Roche provides update on phase III study of Avastin in men with late stage prostate cancer
Roche (SIX: RO, ROG; OTCQX: RHHBY) announced today the topline results of a phase III trial led by the US Cancer and Leukemia Group B (CALGB) and sponsored by the National Cancer Institute investigating the use of Avastin (bevacizumab) in combination with docetaxel chemotherapy and prednisone in men with late stage prostate cancer (hormone-refractory / HRPC). The study, known as CALGB 90401, did not meet its primary objective of extending overall survival compared to chemotherapy and prednisone alone. A preliminary assessment of safety performed by CALGB has shown adverse events that have been previously observed in pivotal trials with Avastin. Data from the study will be submitted by CALGB for presentation at the 2010 American Society of Clinical Oncology (ASCO) annual meeting, June 4 to 8, 2010.
“Patients with hormone-refractory prostate cancer are in urgent need of new treatment options. It is unfortunate that the study did not meet its primary objective, however, we look forward to sharing the data with the medical community, including the secondary endpoints,” said Hal Barron, M.D., Head Global Development and Chief Medical Officer at Roche.
These findings do not impact Avastin’s approved indications, where Avastin has made anti-angiogenic therapy a fundamental pillar of cancer treatment. Avastin’s broad development programme in other tumour types will also continue as planned.
About prostate cancer
Prostate cancer is the second most commonly diagnosed cancer in men worldwide only after lung cancer, with over 679,000 men receiving a diagnosis of the disease each year. One third of men diagnosed – almost 200,000, will die from their disease.1
About CALGB 90401
CALGB 90401 is a multicentre, randomized, double-blinded, placebo-controlled phase III study designed to evaluate Avastin plus docetaxel chemotherapy and prednisone compared to docetaxel chemotherapy and prednisone alone in 1,050 men with hormone-refractory prostate cancer. The trial is sponsored by the National Cancer Institute (NCI) under a Cooperative Research and Development Agreement between the NCI and Genentech, and conducted by a network of researchers led by the CALGB.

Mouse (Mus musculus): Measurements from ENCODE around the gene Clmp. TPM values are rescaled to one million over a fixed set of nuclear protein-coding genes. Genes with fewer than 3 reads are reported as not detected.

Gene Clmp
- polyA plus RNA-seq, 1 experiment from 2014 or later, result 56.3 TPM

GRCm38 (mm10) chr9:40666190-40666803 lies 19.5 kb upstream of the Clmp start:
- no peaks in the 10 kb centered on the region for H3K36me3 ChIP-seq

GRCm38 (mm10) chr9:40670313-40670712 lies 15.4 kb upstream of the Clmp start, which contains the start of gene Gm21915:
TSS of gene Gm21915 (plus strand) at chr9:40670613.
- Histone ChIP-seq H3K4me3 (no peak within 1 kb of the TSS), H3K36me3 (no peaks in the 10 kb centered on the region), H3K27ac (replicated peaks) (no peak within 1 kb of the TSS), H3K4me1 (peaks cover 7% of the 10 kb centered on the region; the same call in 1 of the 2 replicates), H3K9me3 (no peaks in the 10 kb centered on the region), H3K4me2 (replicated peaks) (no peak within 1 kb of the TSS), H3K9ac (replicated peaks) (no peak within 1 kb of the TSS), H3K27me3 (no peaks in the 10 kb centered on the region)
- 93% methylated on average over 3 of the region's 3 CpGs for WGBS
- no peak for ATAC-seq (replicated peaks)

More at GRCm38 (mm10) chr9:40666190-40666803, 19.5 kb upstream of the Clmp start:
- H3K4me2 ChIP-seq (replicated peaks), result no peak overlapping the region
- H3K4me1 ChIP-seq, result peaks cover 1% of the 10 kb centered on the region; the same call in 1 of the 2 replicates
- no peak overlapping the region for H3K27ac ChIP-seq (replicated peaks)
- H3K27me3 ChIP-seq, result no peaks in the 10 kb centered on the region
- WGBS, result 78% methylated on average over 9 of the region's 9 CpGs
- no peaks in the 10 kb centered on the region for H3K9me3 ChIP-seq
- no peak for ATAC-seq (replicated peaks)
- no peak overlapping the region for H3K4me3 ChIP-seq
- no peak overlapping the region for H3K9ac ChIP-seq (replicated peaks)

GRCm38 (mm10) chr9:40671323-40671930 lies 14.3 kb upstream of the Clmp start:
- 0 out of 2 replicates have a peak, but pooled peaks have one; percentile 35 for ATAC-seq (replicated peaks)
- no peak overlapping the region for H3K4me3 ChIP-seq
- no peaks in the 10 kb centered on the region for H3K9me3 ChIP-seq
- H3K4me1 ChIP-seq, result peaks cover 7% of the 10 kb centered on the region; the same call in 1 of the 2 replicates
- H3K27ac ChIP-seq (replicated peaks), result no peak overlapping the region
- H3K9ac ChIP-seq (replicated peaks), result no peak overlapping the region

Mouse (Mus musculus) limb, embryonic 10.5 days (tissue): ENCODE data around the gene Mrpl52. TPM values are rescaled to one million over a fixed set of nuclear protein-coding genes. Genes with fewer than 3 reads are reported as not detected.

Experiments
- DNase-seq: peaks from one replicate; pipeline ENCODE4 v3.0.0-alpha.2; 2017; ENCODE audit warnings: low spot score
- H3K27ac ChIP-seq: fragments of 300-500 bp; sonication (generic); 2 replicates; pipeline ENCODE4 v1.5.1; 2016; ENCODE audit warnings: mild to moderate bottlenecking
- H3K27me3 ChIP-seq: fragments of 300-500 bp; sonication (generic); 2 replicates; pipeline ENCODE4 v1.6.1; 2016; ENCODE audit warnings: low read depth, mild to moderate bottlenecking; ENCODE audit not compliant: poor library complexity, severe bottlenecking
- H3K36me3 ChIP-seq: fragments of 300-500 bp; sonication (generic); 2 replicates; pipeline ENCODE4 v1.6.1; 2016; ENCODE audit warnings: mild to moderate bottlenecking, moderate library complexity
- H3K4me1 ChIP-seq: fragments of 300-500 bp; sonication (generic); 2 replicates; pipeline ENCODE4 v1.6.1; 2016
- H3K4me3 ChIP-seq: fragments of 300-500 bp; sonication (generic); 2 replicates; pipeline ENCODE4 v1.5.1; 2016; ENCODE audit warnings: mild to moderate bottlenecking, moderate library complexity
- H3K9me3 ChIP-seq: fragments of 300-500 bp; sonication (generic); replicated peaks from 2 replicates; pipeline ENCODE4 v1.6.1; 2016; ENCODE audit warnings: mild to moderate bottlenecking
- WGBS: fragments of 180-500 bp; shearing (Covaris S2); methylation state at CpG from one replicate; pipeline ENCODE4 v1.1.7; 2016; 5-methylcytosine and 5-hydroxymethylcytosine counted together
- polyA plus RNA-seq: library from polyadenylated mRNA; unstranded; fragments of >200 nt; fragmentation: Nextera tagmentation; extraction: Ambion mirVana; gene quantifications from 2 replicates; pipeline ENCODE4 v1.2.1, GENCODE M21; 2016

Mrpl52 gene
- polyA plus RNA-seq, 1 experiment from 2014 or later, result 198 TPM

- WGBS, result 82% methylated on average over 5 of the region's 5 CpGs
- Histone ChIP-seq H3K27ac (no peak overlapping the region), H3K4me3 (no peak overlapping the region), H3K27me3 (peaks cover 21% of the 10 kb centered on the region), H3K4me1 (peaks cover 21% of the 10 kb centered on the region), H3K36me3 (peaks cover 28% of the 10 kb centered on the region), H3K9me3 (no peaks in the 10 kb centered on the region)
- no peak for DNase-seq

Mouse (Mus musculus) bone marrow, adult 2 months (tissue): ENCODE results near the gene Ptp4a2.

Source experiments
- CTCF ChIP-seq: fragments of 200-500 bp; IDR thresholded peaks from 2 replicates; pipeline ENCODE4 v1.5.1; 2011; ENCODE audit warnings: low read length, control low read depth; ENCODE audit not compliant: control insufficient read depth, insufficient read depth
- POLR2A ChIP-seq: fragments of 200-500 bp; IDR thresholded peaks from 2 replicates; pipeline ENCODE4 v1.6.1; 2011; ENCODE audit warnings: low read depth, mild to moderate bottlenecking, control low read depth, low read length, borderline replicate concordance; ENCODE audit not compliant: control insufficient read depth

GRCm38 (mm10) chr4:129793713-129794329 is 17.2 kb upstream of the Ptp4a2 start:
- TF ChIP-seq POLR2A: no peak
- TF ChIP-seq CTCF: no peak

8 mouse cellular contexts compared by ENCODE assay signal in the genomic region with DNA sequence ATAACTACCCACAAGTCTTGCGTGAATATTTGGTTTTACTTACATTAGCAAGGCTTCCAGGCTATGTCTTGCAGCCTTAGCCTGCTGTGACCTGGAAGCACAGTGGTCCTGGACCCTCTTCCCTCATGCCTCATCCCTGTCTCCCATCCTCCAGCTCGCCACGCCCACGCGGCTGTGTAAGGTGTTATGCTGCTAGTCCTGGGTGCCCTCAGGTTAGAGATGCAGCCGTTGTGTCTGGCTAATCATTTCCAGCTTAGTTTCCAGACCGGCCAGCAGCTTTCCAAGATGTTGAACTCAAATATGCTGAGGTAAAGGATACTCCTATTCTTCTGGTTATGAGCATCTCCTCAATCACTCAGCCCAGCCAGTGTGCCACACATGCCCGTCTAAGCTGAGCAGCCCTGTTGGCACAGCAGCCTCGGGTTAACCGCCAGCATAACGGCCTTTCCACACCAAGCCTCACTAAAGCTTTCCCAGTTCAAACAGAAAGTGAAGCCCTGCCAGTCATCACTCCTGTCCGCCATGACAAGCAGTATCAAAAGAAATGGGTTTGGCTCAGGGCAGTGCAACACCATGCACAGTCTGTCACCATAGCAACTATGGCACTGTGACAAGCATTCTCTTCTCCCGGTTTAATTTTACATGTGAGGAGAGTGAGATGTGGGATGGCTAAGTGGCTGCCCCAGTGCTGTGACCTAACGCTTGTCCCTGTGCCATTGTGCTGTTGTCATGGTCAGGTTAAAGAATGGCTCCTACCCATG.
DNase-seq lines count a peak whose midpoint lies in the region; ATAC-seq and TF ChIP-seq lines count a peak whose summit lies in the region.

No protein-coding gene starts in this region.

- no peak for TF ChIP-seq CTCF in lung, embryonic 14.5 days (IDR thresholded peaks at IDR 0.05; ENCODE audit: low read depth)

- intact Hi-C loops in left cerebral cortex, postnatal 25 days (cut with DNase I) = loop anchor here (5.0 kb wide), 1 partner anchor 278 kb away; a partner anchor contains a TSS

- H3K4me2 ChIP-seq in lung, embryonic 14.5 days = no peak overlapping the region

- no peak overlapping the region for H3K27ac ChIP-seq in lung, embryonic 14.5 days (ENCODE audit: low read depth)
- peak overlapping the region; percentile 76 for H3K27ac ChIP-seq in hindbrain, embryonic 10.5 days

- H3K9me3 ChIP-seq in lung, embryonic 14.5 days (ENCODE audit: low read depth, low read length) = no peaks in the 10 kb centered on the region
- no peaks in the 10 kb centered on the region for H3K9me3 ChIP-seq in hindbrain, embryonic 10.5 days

The primary endpoint of the study is overall survival. Secondary endpoints of the study include progression-free survival, prostate-specific antigen response rate, and safety.
Detailed safety assessments are ongoing. A preliminary assessment of safety performed by CALGB has identified severe adverse events that have been previously observed in pivotal trials with Avastin, including neutropenia and fatal infections.
About Avastin: Over 5 Years of Transforming Cancer Care
With the initial approval in the USA for advanced colorectal cancer in 2004, Avastin became the first anti-angiogenic therapy made widely available for the treatment of patients with an advanced cancer.
Today, Avastin is continuing to transform cancer care through its proven survival benefit (overall survival and/or progression free survival) across several types of cancer. Avastin is approved in the US and Europe for the treatment of advanced stages of colorectal cancer, breast cancer, non-small cell lung cancer and kidney cancer, and Avastin is also available in the US for the treatment of patients with advanced brain cancer (glioblastoma). Avastin is the only anti-angiogenic therapy available for the treatment of these numerous advanced cancer types, which collectively cause over 2.5 million deaths each year.
Avastin has made anti-angiogenic therapy a fundamental pillar of cancer treatment today – over half a million patients have been treated with Avastin so far. A comprehensive clinical programme with over 450 clinical trials is investigating the use of Avastin in various tumour types (including colorectal, breast, non-small cell lung, brain, gastric, ovarian, prostate and others) and different settings (advanced or early stage disease).
About Avastin: Mode of Action
Avastin is an antibody that specifically binds and blocks the biological effects of VEGF (vascular endothelial growth factor). VEGF is the key driver of tumour angiogenesis – a fundamental process required for a tumour to grow and to spread (metastasise) to other parts of the body. Avastin’s precise mode of action allows it to be combined effectively with a broad range of chemotherapies and other anti-cancer treatments. Avastin helps to control tumour growth and extend survival with only a limited impact on the side effects of chemotherapy.
Headquartered in Basel, Switzerland, Roche is a leader in research-focused healthcare with combined strengths in pharmaceuticals and diagnostics. Roche is the world’s largest biotech company with truly differentiated medicines in oncology, virology, inflammation, metabolism and CNS. Roche is also the world leader in in-vitro diagnostics, tissue-based cancer diagnostics and a pioneer in diabetes management. Roche’s personalised healthcare strategy aims at providing medicines and diagnostic tools that enable tangible improvements in the health, quality of life and survival of patients. In 2009, Roche had over 80’000 employees worldwide and invested almost 10 billion Swiss francs in R&D. The Group posted sales of 49.1 billion Swiss francs. Genentech, United States, is a wholly owned member of the Roche Group. Roche has a majority stake in Chugai Pharmaceutical, Japan. For more information: www.roche.com.
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1) Parkin, DM, et al. Global cancer statistics 2002. CA Cancer J Clin, 2005; 55: 74-108.
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